Q&A with ground-breaking singer-songwriter, composer and producer Aurora Engine.

Deborah Shaw, known professionally as Aurora Engine, has enjoyed a remarkable year marked by significant achievements. Hailing from the north east of England, Shaw has established her artistic hub in Scotland’s capital. Fusing progressive electronica with live harp and piano performances, she captivates audiences with her unique blend of sound, all while infusing her native Geordie-tinged dialect into her singing.

Shaw’s lyrical exploration delves into a diverse array of themes, including her experiences as a single mother, reflections on the porn industry, feminist perspectives, musings on imaginary companions, the world of miniaturists, and even narratives of drunken altercations. Her latest album, “Secret Knock,” was released on February 9, 2024 and stands as a testament to her boundary-pushing artistry.


© Laurence Winram

Can you tell us a bit about yourself, how did you get into music and how did Edinburgh become your creative base?  

I came to Scotland about 10 years ago, after touring with theatre companies and as a pianist. I settled here, found a musical family and an actual family. I love Scotland, the music scene is wonderful, welcoming and has such an array of talent. I still feel a huge connection to the Co. Durham and Tyneside and visit often, gigging, (speaking fast and being understood) – I still have a musical family there.

I learned to play piano from my dad, who learned from his mother. We were a working class family, but I was sent to piano lessons eventually and went on to study music at college. I learned to play on beat-up old pianos, which is perhaps why now I love old wonky pianos over new ones.

I was actively discouraged from studying music post-school by teachers and some of my family as it was not deemed as a viable career option. I think it’s important to mention this as the impact was immense, as it is for many working class musicians emerging from small towns. I felt like I was constantly going against the grain in so many ways, being told music was just a hobby – I felt like I had to fight my corner all of the time. Luckily my parents were supportive, otherwise I wouldn’t be where I am musically.
Harps came into my life much later. I didn’t actually set eyes on a harp (aside from on the telly) until I was in my 20’s! There just weren’t any harps in small town Co. Durham. When I did finally manage to hire a harp and learned how to play, I was already an established musician. I was mesmerised by the instrument and it brought out a different side to my writing. I particularly loved singing in my accent when playing the harp, as it brought part of my culture to an instrument that was far removed from it and had not been available to me growing up.

Tell us more about your  album Secret Knock?

This album has not come easily. I wrote much of it when I was a single mother parenting my daughter when she was a small baby, and I had to snatch small pieces of time to create it, against a backdrop of sleepless nights, exhaustion and postnatal anxiety. Being a single parent to a newborn is difficult – for me I wasn’t able to make music in the way I had before. I couldn’t get to rehearsals and collaborate with other musicians like I used to. Because of this isolation, I was forced to work alone much of the time. Whilst this was hard, it allowed me to really delve into production, and sound experimentation, and allowed me to create the sonic world I did. I felt like sound was growing around me, encompassing me, and eventually I was able to process it, and get it out into the world. Musically each song has its own world. Some are pop, some are sad, some are funny, in one I collected 100 whispers from members of the public and weaved them into a soundscape.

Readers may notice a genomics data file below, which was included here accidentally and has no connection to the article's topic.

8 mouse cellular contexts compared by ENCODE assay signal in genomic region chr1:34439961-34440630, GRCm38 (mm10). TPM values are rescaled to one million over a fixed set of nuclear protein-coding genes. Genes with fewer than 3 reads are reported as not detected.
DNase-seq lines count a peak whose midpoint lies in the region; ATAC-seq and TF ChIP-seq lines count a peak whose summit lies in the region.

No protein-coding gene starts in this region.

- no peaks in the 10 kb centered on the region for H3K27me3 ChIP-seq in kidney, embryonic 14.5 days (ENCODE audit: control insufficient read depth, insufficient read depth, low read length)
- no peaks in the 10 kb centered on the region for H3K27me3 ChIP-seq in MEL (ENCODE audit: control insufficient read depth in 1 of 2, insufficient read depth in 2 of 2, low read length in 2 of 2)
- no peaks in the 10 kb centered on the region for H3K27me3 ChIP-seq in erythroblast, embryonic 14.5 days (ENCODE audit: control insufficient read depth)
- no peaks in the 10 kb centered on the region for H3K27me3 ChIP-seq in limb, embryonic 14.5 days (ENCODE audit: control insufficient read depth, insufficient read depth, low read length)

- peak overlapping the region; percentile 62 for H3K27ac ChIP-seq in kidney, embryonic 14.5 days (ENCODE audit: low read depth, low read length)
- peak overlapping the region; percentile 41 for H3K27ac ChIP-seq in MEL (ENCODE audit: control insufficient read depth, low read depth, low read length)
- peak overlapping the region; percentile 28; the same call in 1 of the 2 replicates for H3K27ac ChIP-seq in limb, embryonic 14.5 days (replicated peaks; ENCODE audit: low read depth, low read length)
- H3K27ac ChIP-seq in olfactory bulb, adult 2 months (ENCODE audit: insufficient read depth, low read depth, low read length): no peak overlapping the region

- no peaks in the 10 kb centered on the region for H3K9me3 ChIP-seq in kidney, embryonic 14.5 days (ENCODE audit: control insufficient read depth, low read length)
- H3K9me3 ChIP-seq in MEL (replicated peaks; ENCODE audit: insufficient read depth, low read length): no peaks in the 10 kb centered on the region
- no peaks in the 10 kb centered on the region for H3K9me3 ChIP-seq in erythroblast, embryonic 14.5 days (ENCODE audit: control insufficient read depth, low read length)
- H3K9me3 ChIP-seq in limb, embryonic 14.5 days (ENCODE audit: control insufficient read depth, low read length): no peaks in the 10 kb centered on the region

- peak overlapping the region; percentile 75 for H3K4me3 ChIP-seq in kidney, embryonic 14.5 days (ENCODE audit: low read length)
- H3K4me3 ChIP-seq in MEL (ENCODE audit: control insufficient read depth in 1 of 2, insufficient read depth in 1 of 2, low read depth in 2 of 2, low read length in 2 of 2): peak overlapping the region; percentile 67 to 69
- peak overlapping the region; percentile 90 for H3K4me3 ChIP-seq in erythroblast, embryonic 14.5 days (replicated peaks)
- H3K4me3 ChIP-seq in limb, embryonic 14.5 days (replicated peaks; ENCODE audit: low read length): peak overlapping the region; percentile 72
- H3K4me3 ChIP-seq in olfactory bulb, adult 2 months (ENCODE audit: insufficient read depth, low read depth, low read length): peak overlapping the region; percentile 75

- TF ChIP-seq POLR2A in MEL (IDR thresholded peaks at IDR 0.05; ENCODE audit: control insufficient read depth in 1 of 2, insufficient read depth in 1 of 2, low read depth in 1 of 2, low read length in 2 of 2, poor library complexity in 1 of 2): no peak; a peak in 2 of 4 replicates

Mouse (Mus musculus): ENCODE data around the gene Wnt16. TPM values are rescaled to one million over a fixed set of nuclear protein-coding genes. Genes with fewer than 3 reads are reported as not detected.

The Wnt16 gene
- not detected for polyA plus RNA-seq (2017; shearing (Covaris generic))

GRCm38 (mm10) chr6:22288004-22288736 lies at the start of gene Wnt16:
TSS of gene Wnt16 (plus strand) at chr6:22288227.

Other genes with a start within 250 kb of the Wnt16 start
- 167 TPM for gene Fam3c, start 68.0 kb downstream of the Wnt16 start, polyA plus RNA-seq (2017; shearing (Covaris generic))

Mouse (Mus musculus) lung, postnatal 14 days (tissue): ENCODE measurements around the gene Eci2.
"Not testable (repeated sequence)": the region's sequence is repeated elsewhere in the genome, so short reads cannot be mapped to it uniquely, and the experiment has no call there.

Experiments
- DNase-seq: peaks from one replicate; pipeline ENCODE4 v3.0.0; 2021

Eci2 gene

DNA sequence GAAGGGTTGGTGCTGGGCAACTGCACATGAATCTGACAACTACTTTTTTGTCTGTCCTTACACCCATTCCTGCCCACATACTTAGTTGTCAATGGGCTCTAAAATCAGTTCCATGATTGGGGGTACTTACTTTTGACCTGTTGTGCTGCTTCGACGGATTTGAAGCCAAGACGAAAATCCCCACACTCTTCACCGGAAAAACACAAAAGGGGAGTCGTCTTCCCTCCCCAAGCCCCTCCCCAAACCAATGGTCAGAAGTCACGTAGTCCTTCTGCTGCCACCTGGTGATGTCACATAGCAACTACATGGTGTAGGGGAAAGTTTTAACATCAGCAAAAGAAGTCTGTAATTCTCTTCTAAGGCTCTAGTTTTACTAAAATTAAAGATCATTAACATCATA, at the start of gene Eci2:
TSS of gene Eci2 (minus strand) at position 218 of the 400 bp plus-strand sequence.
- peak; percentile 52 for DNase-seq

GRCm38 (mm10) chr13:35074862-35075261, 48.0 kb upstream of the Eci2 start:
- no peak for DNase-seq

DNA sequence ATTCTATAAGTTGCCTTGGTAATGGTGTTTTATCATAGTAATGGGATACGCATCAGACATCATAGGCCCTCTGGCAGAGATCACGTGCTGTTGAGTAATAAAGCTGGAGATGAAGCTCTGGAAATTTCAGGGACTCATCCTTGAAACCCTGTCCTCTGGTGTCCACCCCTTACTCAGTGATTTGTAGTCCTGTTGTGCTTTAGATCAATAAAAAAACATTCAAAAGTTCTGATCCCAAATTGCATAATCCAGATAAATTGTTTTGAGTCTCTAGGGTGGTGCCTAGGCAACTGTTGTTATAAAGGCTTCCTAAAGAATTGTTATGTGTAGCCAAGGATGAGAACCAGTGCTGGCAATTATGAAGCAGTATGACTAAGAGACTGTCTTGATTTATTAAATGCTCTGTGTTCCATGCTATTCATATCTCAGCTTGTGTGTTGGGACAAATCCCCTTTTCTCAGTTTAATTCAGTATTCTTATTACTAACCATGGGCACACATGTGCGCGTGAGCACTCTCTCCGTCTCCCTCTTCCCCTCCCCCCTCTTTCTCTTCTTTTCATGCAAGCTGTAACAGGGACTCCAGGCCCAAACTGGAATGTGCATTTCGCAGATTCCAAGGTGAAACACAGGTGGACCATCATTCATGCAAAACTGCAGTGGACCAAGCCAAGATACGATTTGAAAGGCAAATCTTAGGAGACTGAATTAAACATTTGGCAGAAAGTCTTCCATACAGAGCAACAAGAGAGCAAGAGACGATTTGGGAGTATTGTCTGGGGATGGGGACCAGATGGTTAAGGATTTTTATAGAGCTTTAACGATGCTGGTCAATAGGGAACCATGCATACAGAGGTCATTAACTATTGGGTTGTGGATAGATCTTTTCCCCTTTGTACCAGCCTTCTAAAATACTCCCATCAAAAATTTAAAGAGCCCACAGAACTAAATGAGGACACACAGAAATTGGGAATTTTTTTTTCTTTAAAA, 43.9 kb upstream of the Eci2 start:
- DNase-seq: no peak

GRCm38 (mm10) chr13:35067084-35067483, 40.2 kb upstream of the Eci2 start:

Are you a full-time composer or do you have a day job?

I’m a full-time musician. Over the last year I have mainly composed creating two live electronic scores for black and white films from the 1920’s and 40’s. I have also composed a suite of environmentally themed pieces ‘Terre’ exploring Scottish wildlife and landscape (premiered at Sound Scotland in 2022 and Edinburgh Festival Fringe this year, 2023 via the Made In Scotland programme).

I am musician in Residence at Earth In Common, an environmental charity in Leith delivering environmental themed instrumental and singing workshops, which explore land, nature and instigate discussion surrounding the Climate Crisis. I am creating a sound walk with the community which will be completed this year.

I also work with a variety of community groups making music and composing, including Crisis, Women’s Aid and The Welcoming charity supporting New Scots. I am also a song leader and MD two choirs.”

How would you describe your sound in terms of genre, and who are your main influences?

I struggle to define my genre! I guess audiences do that. I was classically trained, studied Jazz and contemporary music at University, and have since worked in so many different capacities as a musician my influences are wide and varied. I enjoy fusing real instruments with electronica, which I think has developed into a ‘trademark’ sound or is certainly a thread that runs through my work. Singer- Songwriter? Alternative? Progressive? Folktronica perhaps, I think it’s up to audiences to decide.

In terms of influences – Radiohead for certain. I have grown with them, and I love how they have developed their sound experimenting with electronics, but maintaining their audiences through strong songwriting. Bjork is another. I love her bonkersness and that she doesn’t always take herself seriously, and of course her wonderful imagination and musicianship.